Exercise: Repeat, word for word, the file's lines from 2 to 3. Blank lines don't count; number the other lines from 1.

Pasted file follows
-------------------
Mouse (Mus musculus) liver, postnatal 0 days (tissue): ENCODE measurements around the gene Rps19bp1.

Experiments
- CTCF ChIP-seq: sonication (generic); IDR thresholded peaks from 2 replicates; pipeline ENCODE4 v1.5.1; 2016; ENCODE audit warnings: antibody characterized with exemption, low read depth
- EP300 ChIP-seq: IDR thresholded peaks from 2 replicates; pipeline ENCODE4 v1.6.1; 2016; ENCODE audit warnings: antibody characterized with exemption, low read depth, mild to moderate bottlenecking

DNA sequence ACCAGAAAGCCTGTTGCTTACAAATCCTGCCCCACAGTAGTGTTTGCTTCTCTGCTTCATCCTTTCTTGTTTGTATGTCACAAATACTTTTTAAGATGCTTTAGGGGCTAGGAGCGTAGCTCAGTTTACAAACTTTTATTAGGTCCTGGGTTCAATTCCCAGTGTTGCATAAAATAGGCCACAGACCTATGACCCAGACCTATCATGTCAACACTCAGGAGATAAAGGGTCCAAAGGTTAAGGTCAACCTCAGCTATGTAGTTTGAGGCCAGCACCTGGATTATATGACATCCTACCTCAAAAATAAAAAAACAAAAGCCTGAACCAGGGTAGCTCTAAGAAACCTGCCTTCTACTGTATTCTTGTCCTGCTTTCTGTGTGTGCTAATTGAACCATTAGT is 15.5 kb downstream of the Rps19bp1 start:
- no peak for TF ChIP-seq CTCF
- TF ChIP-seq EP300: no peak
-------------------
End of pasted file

Experiments
- CTCF ChIP-seq: sonication (generic); IDR thresholded peaks from 2 replicates; pipeline ENCODE4 v1.5.1; 2016; ENCODE audit warnings: antibody characterized with exemption, low read depth